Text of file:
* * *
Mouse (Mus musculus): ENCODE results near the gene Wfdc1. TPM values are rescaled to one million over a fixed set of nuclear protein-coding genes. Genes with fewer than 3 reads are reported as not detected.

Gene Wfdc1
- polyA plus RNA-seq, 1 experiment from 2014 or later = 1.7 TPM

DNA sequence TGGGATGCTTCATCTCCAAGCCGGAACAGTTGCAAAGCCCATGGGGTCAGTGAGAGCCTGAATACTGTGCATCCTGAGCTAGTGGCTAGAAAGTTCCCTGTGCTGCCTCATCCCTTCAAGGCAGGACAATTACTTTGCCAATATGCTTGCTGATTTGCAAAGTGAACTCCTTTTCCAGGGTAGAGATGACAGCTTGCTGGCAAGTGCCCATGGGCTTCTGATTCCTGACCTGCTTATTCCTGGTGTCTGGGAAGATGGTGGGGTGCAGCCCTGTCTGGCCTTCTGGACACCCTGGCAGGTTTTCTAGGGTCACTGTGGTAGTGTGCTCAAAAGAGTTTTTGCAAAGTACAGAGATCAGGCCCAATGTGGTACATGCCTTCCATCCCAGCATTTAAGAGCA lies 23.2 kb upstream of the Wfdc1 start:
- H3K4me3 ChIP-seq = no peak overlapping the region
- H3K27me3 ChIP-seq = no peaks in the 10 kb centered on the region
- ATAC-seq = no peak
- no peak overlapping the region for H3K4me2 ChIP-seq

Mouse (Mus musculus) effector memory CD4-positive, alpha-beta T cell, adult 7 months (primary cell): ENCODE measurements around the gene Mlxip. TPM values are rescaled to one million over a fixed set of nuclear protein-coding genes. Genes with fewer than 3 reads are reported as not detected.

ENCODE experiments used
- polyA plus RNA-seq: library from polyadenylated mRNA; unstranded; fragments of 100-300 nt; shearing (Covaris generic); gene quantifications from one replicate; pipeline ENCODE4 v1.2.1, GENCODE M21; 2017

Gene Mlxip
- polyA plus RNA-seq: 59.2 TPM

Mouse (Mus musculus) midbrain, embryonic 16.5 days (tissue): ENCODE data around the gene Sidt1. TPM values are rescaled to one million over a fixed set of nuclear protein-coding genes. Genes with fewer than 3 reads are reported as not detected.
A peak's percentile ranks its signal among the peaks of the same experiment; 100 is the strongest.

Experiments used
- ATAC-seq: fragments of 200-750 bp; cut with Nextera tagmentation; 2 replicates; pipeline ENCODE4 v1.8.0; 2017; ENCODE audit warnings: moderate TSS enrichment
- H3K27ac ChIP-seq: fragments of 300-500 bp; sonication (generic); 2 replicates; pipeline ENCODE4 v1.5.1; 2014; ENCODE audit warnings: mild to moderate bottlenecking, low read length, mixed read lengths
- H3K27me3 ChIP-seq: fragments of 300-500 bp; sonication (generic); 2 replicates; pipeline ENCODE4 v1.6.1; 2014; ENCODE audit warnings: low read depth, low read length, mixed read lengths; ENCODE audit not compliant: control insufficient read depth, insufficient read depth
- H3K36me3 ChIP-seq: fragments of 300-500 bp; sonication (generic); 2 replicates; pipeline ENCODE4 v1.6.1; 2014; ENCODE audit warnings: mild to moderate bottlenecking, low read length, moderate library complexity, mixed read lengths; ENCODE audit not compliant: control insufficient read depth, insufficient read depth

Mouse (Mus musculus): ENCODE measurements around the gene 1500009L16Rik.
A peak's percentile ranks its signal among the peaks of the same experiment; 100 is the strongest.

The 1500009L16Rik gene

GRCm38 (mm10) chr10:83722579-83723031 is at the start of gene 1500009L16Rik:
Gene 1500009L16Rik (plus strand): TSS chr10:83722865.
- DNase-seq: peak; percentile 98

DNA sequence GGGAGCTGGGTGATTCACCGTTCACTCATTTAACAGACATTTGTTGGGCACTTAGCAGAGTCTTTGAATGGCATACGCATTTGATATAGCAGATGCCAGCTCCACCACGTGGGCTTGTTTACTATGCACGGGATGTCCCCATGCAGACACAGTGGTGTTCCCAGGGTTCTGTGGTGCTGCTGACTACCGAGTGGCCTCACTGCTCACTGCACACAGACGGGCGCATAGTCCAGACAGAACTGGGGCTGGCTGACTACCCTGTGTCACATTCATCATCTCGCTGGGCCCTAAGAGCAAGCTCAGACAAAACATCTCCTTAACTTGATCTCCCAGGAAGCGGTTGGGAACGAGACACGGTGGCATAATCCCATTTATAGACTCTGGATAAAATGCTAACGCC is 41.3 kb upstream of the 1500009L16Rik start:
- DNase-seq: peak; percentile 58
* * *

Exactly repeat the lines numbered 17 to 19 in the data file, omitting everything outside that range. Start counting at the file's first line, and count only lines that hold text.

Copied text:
- ATAC-seq: fragments of 200-750 bp; cut with Nextera tagmentation; 2 replicates; pipeline ENCODE4 v1.8.0; 2017; ENCODE audit warnings: moderate TSS enrichment
- H3K27ac ChIP-seq: fragments of 300-500 bp; sonication (generic); 2 replicates; pipeline ENCODE4 v1.5.1; 2014; ENCODE audit warnings: mild to moderate bottlenecking, low read length, mixed read lengths
- H3K27me3 ChIP-seq: fragments of 300-500 bp; sonication (generic); 2 replicates; pipeline ENCODE4 v1.6.1; 2014; ENCODE audit warnings: low read depth, low read length, mixed read lengths; ENCODE audit not compliant: control insufficient read depth, insufficient read depth